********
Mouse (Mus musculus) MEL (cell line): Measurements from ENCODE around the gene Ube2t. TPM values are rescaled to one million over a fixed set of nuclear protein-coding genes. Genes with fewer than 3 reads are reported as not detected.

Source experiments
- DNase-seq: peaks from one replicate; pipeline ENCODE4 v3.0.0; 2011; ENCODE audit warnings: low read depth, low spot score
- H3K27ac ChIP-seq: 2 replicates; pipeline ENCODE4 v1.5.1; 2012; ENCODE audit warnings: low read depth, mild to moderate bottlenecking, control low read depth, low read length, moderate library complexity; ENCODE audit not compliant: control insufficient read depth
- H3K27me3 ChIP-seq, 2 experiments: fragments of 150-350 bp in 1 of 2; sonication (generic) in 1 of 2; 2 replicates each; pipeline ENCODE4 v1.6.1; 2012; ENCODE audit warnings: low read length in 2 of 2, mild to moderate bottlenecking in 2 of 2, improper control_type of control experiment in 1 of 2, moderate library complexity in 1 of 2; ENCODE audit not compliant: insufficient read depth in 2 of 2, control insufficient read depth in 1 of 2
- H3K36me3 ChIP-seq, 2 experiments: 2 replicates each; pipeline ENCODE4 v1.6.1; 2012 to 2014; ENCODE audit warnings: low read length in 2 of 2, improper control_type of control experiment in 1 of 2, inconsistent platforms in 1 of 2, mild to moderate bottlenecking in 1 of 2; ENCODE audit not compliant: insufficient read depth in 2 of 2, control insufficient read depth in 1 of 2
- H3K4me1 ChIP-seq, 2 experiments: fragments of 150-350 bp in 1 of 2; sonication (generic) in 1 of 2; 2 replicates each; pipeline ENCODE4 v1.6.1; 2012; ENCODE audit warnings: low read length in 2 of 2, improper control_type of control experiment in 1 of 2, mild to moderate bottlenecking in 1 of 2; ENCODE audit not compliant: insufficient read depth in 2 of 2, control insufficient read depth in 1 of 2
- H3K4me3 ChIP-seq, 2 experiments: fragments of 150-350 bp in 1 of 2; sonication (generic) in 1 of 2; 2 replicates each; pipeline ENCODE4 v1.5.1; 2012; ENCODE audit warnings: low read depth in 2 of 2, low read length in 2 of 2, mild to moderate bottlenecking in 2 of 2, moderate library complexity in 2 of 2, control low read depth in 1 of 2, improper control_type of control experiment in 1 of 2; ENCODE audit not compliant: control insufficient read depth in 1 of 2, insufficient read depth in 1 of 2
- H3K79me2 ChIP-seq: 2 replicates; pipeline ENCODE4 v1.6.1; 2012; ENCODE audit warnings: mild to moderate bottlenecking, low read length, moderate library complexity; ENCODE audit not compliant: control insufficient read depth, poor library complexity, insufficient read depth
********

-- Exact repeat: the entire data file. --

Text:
Mouse (Mus musculus) MEL (cell line): Measurements from ENCODE around the gene Ube2t. TPM values are rescaled to one million over a fixed set of nuclear protein-coding genes. Genes with fewer than 3 reads are reported as not detected.

Source experiments
- DNase-seq: peaks from one replicate; pipeline ENCODE4 v3.0.0; 2011; ENCODE audit warnings: low read depth, low spot score
- H3K27ac ChIP-seq: 2 replicates; pipeline ENCODE4 v1.5.1; 2012; ENCODE audit warnings: low read depth, mild to moderate bottlenecking, control low read depth, low read length, moderate library complexity; ENCODE audit not compliant: control insufficient read depth
- H3K27me3 ChIP-seq, 2 experiments: fragments of 150-350 bp in 1 of 2; sonication (generic) in 1 of 2; 2 replicates each; pipeline ENCODE4 v1.6.1; 2012; ENCODE audit warnings: low read length in 2 of 2, mild to moderate bottlenecking in 2 of 2, improper control_type of control experiment in 1 of 2, moderate library complexity in 1 of 2; ENCODE audit not compliant: insufficient read depth in 2 of 2, control insufficient read depth in 1 of 2
- H3K36me3 ChIP-seq, 2 experiments: 2 replicates each; pipeline ENCODE4 v1.6.1; 2012 to 2014; ENCODE audit warnings: low read length in 2 of 2, improper control_type of control experiment in 1 of 2, inconsistent platforms in 1 of 2, mild to moderate bottlenecking in 1 of 2; ENCODE audit not compliant: insufficient read depth in 2 of 2, control insufficient read depth in 1 of 2
- H3K4me1 ChIP-seq, 2 experiments: fragments of 150-350 bp in 1 of 2; sonication (generic) in 1 of 2; 2 replicates each; pipeline ENCODE4 v1.6.1; 2012; ENCODE audit warnings: low read length in 2 of 2, improper control_type of control experiment in 1 of 2, mild to moderate bottlenecking in 1 of 2; ENCODE audit not compliant: insufficient read depth in 2 of 2, control insufficient read depth in 1 of 2
- H3K4me3 ChIP-seq, 2 experiments: fragments of 150-350 bp in 1 of 2; sonication (generic) in 1 of 2; 2 replicates each; pipeline ENCODE4 v1.5.1; 2012; ENCODE audit warnings: low read depth in 2 of 2, low read length in 2 of 2, mild to moderate bottlenecking in 2 of 2, moderate library complexity in 2 of 2, control low read depth in 1 of 2, improper control_type of control experiment in 1 of 2; ENCODE audit not compliant: control insufficient read depth in 1 of 2, insufficient read depth in 1 of 2
- H3K79me2 ChIP-seq: 2 replicates; pipeline ENCODE4 v1.6.1; 2012; ENCODE audit warnings: mild to moderate bottlenecking, low read length, moderate library complexity; ENCODE audit not compliant: control insufficient read depth, poor library complexity, insufficient read depth